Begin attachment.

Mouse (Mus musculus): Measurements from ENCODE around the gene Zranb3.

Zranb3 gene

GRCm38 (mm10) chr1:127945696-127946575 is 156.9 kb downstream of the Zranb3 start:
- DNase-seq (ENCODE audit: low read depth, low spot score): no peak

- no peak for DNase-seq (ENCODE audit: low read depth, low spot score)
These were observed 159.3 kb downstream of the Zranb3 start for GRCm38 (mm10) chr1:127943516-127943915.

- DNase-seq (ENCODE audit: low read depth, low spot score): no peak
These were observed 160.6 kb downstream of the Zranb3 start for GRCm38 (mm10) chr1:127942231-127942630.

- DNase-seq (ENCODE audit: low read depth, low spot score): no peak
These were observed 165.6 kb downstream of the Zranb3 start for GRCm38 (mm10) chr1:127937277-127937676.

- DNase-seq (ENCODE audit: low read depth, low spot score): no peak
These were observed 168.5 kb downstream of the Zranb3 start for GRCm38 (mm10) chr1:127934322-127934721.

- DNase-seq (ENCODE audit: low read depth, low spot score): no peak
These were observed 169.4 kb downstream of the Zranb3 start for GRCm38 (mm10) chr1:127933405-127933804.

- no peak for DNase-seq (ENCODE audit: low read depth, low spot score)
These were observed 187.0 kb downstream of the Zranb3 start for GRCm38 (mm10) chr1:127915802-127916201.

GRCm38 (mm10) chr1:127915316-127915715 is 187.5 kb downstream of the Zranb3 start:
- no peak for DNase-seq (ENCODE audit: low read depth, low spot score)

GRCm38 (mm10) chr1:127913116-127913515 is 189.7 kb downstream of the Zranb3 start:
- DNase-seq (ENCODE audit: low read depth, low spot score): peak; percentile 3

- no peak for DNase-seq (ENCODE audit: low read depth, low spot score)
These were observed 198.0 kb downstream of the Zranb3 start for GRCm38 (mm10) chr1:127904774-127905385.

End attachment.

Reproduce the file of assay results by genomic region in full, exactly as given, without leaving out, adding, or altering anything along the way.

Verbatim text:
Mouse (Mus musculus): Measurements from ENCODE around the gene Zranb3.

Zranb3 gene

GRCm38 (mm10) chr1:127945696-127946575 is 156.9 kb downstream of the Zranb3 start:
- DNase-seq (ENCODE audit: low read depth, low spot score): no peak

- no peak for DNase-seq (ENCODE audit: low read depth, low spot score)
These were observed 159.3 kb downstream of the Zranb3 start for GRCm38 (mm10) chr1:127943516-127943915.

- DNase-seq (ENCODE audit: low read depth, low spot score): no peak
These were observed 160.6 kb downstream of the Zranb3 start for GRCm38 (mm10) chr1:127942231-127942630.

- DNase-seq (ENCODE audit: low read depth, low spot score): no peak
These were observed 165.6 kb downstream of the Zranb3 start for GRCm38 (mm10) chr1:127937277-127937676.

- DNase-seq (ENCODE audit: low read depth, low spot score): no peak
These were observed 168.5 kb downstream of the Zranb3 start for GRCm38 (mm10) chr1:127934322-127934721.

- DNase-seq (ENCODE audit: low read depth, low spot score): no peak
These were observed 169.4 kb downstream of the Zranb3 start for GRCm38 (mm10) chr1:127933405-127933804.

- no peak for DNase-seq (ENCODE audit: low read depth, low spot score)
These were observed 187.0 kb downstream of the Zranb3 start for GRCm38 (mm10) chr1:127915802-127916201.

GRCm38 (mm10) chr1:127915316-127915715 is 187.5 kb downstream of the Zranb3 start:
- no peak for DNase-seq (ENCODE audit: low read depth, low spot score)

GRCm38 (mm10) chr1:127913116-127913515 is 189.7 kb downstream of the Zranb3 start:
- DNase-seq (ENCODE audit: low read depth, low spot score): peak; percentile 3

- no peak for DNase-seq (ENCODE audit: low read depth, low spot score)
These were observed 198.0 kb downstream of the Zranb3 start for GRCm38 (mm10) chr1:127904774-127905385.